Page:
Pleural fluid lysozyme as a diagnostic biomarker of pleural tuberculosis: A systematic review and meta-analysis : Lung India

Secondary Logo

Journal Logo

Original Article

Pleural fluid lysozyme as a diagnostic biomarker of pleural tuberculosis

A systematic review and meta-analysis

Aggarwal, Ashutosh Nath; Agarwal, Ritesh; Dhooria, Sahajal; Prasad, Kuruswamy Thurai; Sehgal, Inderpaul Singh; Muthu, Valliappan

Author Information
doi: 10.4103/lungindia.lungindia_738_21
  • Open



Tuberculosis (TB) is a common cause of exudative pleural effusion, particularly in regions with a high TB burden. A definitive diagnosis of tuberculous pleural effusion (TPE) requires demonstration of mycobacteria in pleural fluid (by nucleic acid amplification methods, microscopy, or culture), or documentation of granulomatous inflammation on pleural biopsy. The yield from microbiological testing is quite suboptimal, whereas the latter is invasive and not widely performed.[1] Therefore, physicians use surrogate laboratory biomarkers for initiating empiric anti-tuberculous therapy (ATT) among those with suspected TPE. Pleural fluid adenosine deaminase (ADA) is one such commonly used investigation having good sensitivity and specificity.[2] More recently, pleural fluid interferon-gamma levels too have shown good accuracy for identifying TPE.[3] However, none of these tests is a perfect discriminator, and there is an unmet need to identify other biomarkers for pleural TB.

Lysozyme is a low molecular weight bacteriolytic protein distributed in several body fluids and passively enters the pleural space through blood. Activated macrophages in tuberculous granulomas actively secrete lysozyme into the pleural fluid in patients with TPE, and both pleural fluid lysozyme levels (LP) and pleural fluid to serum lysozyme ratio (LP/LS) are thus greater in TPE than in other effusions.[4] However, lysozyme assays are poorly automated and time-consuming, and different studies report significant variability in diagnostic accuracy. Therefore, although the test is considered useful in differentiating tuberculous from non-tuberculous pleural effusions, it has not still been widely adopted.[4] Recent proteomics studies on pleural fluid and pleural biopsy samples, however, suggest significantly greater expression of lysozyme precursor in TPE compared to other pleural effusions.[56] Higher LP levels in patients with TPE also correlate with residual pleural thickening.[7] We, therefore, conducted a systematic review and meta-analysis to evaluate the utility of LP and LP/LS estimation in the diagnosis of TPE. We also specifically explored if LP or LP/LS could differentiate TPE from parapneumonic or malignant pleural effusions. Both these disorders are frequent diagnostic considerations during the assessment of pleural effusions suspected to be due to TB.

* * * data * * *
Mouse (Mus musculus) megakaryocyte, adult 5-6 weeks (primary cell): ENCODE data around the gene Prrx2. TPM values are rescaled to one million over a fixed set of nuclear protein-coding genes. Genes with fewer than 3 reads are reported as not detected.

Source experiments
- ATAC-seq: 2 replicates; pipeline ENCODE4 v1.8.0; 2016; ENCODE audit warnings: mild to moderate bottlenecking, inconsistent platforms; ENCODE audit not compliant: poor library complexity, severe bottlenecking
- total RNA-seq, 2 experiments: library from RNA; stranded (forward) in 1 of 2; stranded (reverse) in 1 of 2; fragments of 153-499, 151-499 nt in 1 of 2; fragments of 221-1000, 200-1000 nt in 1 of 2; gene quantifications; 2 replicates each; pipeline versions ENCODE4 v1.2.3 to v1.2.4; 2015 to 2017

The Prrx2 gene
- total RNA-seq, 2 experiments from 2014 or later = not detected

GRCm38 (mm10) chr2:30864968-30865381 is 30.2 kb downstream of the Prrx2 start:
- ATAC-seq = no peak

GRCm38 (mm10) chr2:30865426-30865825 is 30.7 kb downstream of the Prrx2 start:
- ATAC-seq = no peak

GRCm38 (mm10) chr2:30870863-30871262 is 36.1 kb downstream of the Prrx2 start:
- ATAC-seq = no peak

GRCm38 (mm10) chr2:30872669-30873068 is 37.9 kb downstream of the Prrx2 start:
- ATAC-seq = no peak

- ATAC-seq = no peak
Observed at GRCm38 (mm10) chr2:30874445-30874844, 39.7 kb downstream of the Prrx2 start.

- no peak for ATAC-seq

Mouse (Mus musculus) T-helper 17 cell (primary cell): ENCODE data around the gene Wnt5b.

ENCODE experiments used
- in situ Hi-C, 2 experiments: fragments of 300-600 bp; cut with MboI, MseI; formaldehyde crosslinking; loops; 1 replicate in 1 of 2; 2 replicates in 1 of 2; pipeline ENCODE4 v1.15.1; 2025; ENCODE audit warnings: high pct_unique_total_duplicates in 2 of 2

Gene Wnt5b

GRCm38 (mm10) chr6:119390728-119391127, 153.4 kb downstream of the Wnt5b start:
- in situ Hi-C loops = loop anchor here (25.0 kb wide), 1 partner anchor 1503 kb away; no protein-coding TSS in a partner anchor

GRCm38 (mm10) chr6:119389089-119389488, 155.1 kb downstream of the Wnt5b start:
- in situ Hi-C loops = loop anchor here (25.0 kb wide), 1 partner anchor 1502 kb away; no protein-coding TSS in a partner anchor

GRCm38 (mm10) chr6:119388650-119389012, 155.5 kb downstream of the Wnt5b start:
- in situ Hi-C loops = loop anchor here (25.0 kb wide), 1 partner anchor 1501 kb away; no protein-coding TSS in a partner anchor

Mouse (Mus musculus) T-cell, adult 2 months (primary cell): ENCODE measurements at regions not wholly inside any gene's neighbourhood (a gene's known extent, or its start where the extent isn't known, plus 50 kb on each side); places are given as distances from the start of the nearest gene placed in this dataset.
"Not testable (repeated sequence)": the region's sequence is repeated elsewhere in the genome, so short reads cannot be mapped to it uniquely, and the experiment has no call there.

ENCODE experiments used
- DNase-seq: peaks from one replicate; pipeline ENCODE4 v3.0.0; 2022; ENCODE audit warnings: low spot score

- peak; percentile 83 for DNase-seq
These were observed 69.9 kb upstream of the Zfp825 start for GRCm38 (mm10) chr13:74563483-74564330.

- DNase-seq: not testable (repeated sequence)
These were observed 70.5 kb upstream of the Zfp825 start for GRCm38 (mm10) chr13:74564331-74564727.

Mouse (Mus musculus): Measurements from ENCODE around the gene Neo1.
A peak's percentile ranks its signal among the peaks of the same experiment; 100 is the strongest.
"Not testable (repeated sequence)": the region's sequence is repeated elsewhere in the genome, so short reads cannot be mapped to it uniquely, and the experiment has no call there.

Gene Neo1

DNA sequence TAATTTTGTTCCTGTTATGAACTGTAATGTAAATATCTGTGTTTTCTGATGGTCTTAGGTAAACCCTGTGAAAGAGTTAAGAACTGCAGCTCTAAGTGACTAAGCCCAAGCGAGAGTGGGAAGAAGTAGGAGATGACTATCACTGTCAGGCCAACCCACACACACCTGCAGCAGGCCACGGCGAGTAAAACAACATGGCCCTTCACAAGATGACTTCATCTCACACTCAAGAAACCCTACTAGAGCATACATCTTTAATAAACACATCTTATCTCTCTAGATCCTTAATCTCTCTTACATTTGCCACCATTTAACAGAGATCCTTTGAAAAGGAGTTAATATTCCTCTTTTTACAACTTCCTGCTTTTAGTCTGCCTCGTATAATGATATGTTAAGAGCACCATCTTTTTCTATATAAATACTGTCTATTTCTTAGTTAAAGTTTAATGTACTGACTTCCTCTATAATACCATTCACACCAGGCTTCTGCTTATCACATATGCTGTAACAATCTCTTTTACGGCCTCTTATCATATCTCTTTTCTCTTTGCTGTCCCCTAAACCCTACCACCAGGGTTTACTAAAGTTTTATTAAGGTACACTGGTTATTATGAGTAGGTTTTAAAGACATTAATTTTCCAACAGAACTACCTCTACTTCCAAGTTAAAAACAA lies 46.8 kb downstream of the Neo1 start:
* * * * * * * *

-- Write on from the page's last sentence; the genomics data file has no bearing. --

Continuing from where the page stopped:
We registered our systematic review and meta-analysis protocol with the PROSPERO database (registration number CRD42021287632) and followed the Preferred Reporting Items for Systematic Reviews and Meta-Analyses (PRISMA) guidelines for this review.[89] An approval was not required from our Ethics Committee as we used only summary data from studies already published.

Search strategy

We explored the PubMed and Embase electronic databases on October 31, 2021, using the following free-text search terms: (lysozyme, or muramidase); (tuberculosis, tubercular, tuberculous, TB, Mycobacterium, or mycobacterial); and (pleura, pleural, pleuritis, or pleurisy).

Study selection

After excluding duplicate records, two reviewers (ANA and RA) screened all titles and abstracts retrieved through the search process. We excluded publications in non-English languages and studies not focused on pleural TB. We also excluded review articles, conference abstracts, case reports, letters to editors not describing original data, and editorials. Full texts of all articles judged potentially eligible were then retrieved for independent evaluation by both reviewers.

We included a study for data synthesis if it (a) included patients with TPE and at least one other cause for exudative pleural effusion, (b) employed a microbiologic (presence of acid-fast bacilli, or positivity for Mycobacterium tuberculosis on nucleic acid amplification tests or culture, in pleural fluid, pleural biopsy, or another clinical specimen), histopathologic (pleural biopsy demonstrating granulomatous inflammation), and/or a clinical (compatible clinical profile with adequate resolution of effusion after empiric anti-tubercular treatment) reference standard for diagnosing TPE, and (c) provided numerical data for calculating both sensitivity and specificity of LP or LP/LS for diagnosis of TPE, or provided measures of central tendency (mean or median) and dispersion (standard deviation [SD], or interquartile range [IQR], or range) of LP levels or LP/LS in patients with TPE and other pleural effusions. If the same patient population was evaluated in two or more studies, only the one assessing the largest dataset was selected. In case of any disagreement, study inclusion was decided through consensus between the two reviewers.

Data extraction

We extracted the following data from the studies finally eligible for inclusion: study design, year of publication, countries where the studies were performed, the etiology of non-tuberculous pleural effusions, human immunodeficiency virus (HIV) status, lysozyme assay method and its threshold, blinding, the proportion of TPE patients diagnosed using microbiologic or pathologic criteria (referred to hereafter as having “definite TB”), number of subjects in each group, the number of positive and negative assay results for each category of subjects, and the mean and SD of pleural fluid lysozyme for tuberculous, malignant, and parapneumonic effusions. If data dispersion was expressed as a range of values, or as a standard error of the mean, we approximated the SD assuming a normal distribution of data.[10]

Assessment of study quality